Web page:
A few years later I was at a friend’s sleepover party and once again we were sharing secrets. I was asked if I had ever had a crush on anyone before and I pretended to think it over. My friend called me out on bull shitting because she had been one of the friends I had told about my crush. Somehow, lying to her was even more mortifying than telling my male friend I liked him.

That sleepover party was four years ago, when I had just begun to identify myself as asexual. I didn’t know how to explain my crush and wasn’t comfortable trying to explain my sexuality.

I’m still friends with this girl-still great friends, really-but I haven’t come out to her. I’m concerned that she will draw on our past experiences and say “You can’t be asexual; you had a crush.” Maybe this is me being paranoid, but people remember how you used to identify yourself and are unwilling to accept changes. There is a strange belief that we are not meant to change.

I had a conversation with a person who used to identify as a lesbian and now identifies as transgender. He explained how difficult it is to tell his friends from high school and his home community because their experience with him is  that he has always been a she.

It’s difficult to come out to friends and family who believe identity is a rigid marker. I just want to let people know that it’s okay to change how you define yourself. It’s your body. It’s your gender. It’s your identity.

I still don’t know how to define the crush I had, but I now know that asexuality, like all sexualities, is a scale. It does not make me any less asexual for having a crush. Just as it wouldn’t make someone less straight or less gay for going through a period of questioning. We are meant to change and re-evaluate ourselves.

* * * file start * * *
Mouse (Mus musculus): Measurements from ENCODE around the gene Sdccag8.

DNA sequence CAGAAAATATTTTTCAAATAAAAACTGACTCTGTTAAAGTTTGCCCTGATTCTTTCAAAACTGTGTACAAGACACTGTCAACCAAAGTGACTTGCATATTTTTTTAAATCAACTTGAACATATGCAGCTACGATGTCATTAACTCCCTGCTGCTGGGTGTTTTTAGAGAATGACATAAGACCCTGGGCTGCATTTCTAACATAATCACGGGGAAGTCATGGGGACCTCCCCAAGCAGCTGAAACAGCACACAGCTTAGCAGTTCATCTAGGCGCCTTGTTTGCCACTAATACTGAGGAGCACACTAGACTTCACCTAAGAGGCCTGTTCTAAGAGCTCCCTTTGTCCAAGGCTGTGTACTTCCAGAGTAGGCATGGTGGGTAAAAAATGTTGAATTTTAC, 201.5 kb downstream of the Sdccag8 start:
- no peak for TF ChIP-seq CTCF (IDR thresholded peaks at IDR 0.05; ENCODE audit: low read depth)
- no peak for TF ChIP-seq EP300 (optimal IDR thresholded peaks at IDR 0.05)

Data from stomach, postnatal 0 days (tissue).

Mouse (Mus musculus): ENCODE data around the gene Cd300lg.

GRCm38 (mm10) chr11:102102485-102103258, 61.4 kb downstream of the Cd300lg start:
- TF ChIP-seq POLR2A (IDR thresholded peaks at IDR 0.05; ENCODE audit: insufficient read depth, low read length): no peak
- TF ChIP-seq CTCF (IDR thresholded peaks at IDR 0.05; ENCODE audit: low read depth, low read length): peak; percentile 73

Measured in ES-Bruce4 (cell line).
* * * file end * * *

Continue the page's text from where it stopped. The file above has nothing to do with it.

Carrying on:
“Do you think kissing is gross?”

Until my junior year of high school I assumed I was straight. Because of a fabulous sex-ed class that taught nothing of sexuality, I was under the impression that sexuality was firmly placed in the gay-straight binary and that because I was not interested in women, I must be straight.

When all the girls of my middle school class were growing into their new found woman’s bodies and discovering that  perhaps boys weren’t the disgusting cootie-ridden creatures of elementary school, I didn’t know where I belonged.

Sex frightened me. Maybe I was poorly educated. Maybe I was too far gone into the girls-should-be-pure bullshit children are fed. Either way, sex was a concept that was so disgusting it was frightening. It was a concept, not an act and I couldn’t even process it as something physical that happened between individuals. I couldn’t giggle nervously like everyone else during health class when we watched poorly made videos on the reproductive systems and read from poorly copied handouts. In my twelve-year-old mind, I was the mature one.  I was the one who was waiting to date and have a boyfriend. I was just a late-bloomer, that’s all. Sooner or later I would develop a crush, fall in love, and become a part of the sexual world.

One day in 7th grade, we were running laps around the gymnasium for gym class and one girl ran up beside me and asked me, “Do you think kissing is gross?”

“Yes.” I told her and she fell back a few paces to titter into her hand with her friend. Though I felt humiliated, I also felt like a grown up: I was above their petty talk about kissing and boyfriends.